Church of Christ minister charged with state, federal sex crimes against minors
One Sunday in April 2020, Josh Henley, then the full-time…
I was only 13.
I was in eighth grade at a Christian school started by my church’s elders. I stayed busy with my church youth group. I hung out with my friends, crushed on boys and listened to Prince’s “Purple Rain” album on repeat. I was a pretty typical 13-year-old in 1985.
But I was only 13. I had just recently packed up the dollhouse that sat in my room for years, and I sometimes thought about dragging it back out. Barbie dolls still lurked in a box in my closet since I wasn’t quite ready to haul them up to the attic or give them away. I was navigating that bittersweet bridge between little girlhood and the teen years.
I was only 13.
I believed in the strong moral code promoted by the adults in my life. If I stayed away from “bad” places such as bars, dark alleys and public school dances, I would be safe. So I did. I only went to safe places, which were home, school, youth group events and church. I was a good kid.
Church was especially safe. Three generations of my family were among its membership. My grandfather had preached the sermon on the congregation’s first Sunday of existence decades earlier. The men in my family had been ministers and elders there. Church was my home, and the people there were my family — some by our own genetics and all of them by the blood of Jesus Christ.
That year, one of the boys in my youth group who I had been crushing on began showing me attention. I was not used to this, but I liked it. He also went to my school. When he went out of his way to talk to me, I felt good. Attractive, even.
We both served in the puppet ministry during Bible Hour for the younger kids on Sunday nights. One night, he and I were the only ones in the show. After it was over, in the darkness behind the puppet stage, he locked the door that led out into the hallway and sat close to me on the floor.
I was shocked when he said everyone at school was saying that my best friend and I were in a lesbian relationship. I had no idea such a rumor had been circulating about me.
As a collective body of believers, it is our job to make our congregations as safe as possible for our children. This means changing the way we think and talk about abuse and abusers.
If I did what he wanted, he said, I would prove the rumors were false. He was older and more popular than I was, so I believed him and did what he said. I knew it wasn’t right, but as is typical of sex abuse victims, I thought what happened was my fault.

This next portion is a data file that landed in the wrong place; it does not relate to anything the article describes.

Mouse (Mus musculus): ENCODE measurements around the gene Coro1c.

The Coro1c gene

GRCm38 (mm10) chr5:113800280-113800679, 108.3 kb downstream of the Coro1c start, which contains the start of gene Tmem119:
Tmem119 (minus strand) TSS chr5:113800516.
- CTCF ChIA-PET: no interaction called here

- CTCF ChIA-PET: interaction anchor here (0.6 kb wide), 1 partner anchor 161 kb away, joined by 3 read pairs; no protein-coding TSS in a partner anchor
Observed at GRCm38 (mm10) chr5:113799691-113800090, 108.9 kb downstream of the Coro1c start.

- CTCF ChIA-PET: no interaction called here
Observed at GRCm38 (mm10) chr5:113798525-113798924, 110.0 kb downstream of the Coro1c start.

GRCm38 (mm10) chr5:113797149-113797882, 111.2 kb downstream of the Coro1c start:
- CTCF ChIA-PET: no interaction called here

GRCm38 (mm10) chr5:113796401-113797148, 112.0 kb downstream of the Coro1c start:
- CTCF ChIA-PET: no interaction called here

I was only 13.
I confided in a friend, and word of what had happened eventually reached my parents. They met with his parents, who forced him to apologize to me. He never spoke to me again. And as far as everyone was concerned, that was the end of it.
But it wasn’t.
He went to my school, and between school, church and youth group events, I had to see him six days a week. Sometimes seven. As a cheerleader, I had to cheer for him at basketball games. He and his family finally moved away a few years later.
I was only 13. And in those moments behind the puppet stage, church stopped being my safe place. I don’t know what could have been done to protect me from that situation or the aftermath. It wasn’t my job to figure that out at 13.
But as a collective body of believers, it is our job to make our congregations as safe as possible for our children. This means changing the way we think and talk about abuse and abusers. This means using resources to educate ourselves about abuse in church settings. It means understanding the importance of protecting survivors rather than abusers. It means getting uncomfortable, asking tough questions and receiving tougher answers. But we must do this for our children.
I was only 13.
DEANA NALL is a Christian Chronicle correspondent who has worked as a freelance magazine and newspaper writer for 28 years. A graduate of Abilene Christian University in Texas, Nall lives in the Little Rock, Ark., area with her husband, two daughters and two cats. Contact her at [email protected].
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